Ever since I learned they were friends, I always thought McCracken would be my greater love, but Patchett's wry, understated prose is starting to close the gap.  It doesn't seem possible.  I loved The Giant's House so much, McCracken's novel about a librarian who falls in love with a young giant, I used to unilaterally hand it out whenever I could.  That book sort of strikes the same moody, melancholy, dark, devoted chords that are working in Truth & Beauty, come to think of it. 

The other thing I have been thinking a lot about lately is Elizabeth Gilbert's podcast, Big Magic, which I avoided for a long time, because her voice in the first episode drove me crazy with its hushed, patronizing tones.  I tried to get over that and mostly, I did. 

The episode featuring Rayya Elias was one of my favorites.  (Episode #8, The Pure Pleasure of Making Stuff.  You can find the whole series here.)  Of course I listened to it three weeks ago so now I all I have to offer you, basically, is: it was a good one!  Honestly, I find myself a little annoyed by Gilbert lately, and I find that pretty interesting.  Is it fame backlash?  Sexism on my part?  Am I annoyed by a woman who won't stop talking or am I just annoyed by this voice that's getting a lot of airtime and ready for more variety?  (Probably a mix.)  Anyway, I've found some of her tips (can't say that word without thinking of this) useful and nurturing, too.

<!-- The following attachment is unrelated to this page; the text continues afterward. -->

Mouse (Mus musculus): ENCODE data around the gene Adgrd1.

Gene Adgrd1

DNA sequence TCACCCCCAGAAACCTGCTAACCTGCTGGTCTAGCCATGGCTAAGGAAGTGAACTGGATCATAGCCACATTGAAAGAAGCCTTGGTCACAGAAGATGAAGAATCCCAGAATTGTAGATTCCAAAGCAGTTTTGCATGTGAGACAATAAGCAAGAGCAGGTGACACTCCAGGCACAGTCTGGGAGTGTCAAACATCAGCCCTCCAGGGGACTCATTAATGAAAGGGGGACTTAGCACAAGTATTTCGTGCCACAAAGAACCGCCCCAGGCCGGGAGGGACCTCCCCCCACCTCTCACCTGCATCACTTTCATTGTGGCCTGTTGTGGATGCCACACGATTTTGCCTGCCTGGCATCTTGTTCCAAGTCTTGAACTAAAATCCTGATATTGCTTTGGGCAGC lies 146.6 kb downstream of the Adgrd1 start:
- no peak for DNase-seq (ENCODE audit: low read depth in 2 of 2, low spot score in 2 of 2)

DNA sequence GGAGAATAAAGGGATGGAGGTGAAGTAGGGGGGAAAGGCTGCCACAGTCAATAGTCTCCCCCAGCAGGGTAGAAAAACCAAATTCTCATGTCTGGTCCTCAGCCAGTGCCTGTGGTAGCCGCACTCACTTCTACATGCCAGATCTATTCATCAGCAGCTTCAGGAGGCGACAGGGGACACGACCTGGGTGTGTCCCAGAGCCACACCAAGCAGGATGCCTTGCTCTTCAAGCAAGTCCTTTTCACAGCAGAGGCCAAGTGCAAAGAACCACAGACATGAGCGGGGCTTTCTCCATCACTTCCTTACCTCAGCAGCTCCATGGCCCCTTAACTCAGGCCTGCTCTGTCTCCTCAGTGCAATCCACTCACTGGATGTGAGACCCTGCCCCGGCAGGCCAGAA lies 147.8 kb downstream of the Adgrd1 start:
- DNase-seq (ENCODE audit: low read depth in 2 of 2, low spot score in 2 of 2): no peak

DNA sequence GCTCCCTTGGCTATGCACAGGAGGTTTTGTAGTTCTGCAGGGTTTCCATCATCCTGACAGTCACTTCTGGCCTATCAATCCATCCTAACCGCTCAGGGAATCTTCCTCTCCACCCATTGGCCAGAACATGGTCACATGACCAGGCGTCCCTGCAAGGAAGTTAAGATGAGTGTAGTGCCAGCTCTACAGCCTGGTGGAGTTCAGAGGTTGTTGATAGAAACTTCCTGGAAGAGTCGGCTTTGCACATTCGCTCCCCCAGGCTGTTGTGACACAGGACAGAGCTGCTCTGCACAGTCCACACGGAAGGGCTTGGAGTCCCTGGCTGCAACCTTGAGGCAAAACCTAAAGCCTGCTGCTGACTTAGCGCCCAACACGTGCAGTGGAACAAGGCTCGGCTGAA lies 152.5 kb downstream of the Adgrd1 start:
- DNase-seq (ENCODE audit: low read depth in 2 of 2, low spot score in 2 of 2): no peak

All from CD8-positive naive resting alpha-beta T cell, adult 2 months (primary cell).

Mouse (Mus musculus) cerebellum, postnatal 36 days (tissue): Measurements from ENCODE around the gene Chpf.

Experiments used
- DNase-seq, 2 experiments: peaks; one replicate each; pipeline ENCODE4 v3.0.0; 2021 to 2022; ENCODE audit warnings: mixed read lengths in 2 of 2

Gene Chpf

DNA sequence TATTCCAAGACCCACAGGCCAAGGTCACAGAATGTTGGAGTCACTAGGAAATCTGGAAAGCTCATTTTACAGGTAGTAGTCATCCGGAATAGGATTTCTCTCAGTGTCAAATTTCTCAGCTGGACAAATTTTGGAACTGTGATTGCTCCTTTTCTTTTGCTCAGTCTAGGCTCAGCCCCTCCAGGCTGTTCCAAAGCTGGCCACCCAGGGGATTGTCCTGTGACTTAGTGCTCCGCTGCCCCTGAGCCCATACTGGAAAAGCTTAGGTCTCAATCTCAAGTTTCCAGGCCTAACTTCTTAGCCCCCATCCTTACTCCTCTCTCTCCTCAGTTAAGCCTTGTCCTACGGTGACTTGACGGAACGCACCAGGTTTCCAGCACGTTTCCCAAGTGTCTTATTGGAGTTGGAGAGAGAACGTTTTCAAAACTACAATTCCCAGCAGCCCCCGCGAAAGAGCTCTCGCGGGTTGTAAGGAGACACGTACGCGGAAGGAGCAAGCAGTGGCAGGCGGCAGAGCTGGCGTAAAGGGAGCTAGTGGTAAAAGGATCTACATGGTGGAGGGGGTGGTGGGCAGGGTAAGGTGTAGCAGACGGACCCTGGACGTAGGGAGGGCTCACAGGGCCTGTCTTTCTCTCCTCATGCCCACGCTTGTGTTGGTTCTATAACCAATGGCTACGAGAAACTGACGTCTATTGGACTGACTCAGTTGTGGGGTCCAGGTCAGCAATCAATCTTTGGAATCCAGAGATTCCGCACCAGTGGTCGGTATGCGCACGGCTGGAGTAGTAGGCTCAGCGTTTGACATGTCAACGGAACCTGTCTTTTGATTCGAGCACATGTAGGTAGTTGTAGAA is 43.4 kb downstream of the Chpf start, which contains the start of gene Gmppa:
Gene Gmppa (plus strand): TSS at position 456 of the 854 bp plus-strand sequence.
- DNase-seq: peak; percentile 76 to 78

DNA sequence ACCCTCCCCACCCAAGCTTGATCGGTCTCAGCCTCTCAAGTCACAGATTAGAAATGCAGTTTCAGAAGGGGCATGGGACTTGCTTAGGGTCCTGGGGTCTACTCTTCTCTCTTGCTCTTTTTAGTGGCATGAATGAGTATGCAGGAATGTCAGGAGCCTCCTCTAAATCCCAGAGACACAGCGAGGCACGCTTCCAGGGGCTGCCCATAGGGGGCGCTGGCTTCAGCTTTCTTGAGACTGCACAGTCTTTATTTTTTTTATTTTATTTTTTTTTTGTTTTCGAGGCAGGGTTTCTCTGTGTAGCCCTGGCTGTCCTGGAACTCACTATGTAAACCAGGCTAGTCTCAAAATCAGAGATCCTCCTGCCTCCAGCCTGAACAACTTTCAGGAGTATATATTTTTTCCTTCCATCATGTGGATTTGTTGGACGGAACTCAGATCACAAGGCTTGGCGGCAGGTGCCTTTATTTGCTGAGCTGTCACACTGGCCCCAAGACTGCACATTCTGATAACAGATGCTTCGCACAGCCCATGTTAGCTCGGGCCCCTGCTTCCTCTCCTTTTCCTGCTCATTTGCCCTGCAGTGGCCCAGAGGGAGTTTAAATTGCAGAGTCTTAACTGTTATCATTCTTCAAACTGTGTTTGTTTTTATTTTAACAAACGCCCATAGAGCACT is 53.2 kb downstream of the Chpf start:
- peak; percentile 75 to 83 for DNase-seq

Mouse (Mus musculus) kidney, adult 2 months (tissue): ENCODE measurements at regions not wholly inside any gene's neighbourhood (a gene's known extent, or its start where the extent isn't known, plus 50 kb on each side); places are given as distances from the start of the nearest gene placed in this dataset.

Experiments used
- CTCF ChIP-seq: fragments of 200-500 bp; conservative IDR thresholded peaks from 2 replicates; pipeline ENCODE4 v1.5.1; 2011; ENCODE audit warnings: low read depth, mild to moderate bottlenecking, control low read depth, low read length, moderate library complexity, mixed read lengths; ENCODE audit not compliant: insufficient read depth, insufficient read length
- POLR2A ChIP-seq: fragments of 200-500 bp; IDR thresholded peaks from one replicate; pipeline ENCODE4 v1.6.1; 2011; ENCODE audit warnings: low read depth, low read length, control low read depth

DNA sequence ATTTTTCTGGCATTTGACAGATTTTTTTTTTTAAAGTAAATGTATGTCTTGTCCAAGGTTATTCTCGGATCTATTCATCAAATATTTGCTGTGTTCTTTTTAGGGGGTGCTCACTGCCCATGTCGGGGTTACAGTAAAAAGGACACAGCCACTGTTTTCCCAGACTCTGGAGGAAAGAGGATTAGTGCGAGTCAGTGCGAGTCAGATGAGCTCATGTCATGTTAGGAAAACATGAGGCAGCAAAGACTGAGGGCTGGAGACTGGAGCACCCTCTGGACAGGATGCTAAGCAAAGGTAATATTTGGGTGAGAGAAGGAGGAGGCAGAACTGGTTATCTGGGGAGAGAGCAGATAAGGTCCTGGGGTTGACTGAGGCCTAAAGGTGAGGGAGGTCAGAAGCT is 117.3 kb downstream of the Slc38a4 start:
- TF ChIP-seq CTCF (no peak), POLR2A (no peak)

Choreographer, dancer, and manic artist extraordinaire Twyla Tharp was on the radio recently.  Tim called and told me to turn it on, and I did so with a warm, sudsy, yellow-gloved hand. I'm proud of this fact because there are fewer ways I'd rather listen to public radio than while doing chores around the house with sun streaming through the windows.  At the close of the interview, when Scott Simon tells Twyla Tharp that she is fascinating to listen to, she says, "No.  You know what?  I just work.  And I’ve worked a long time.  And I like work.  That’s what I do.”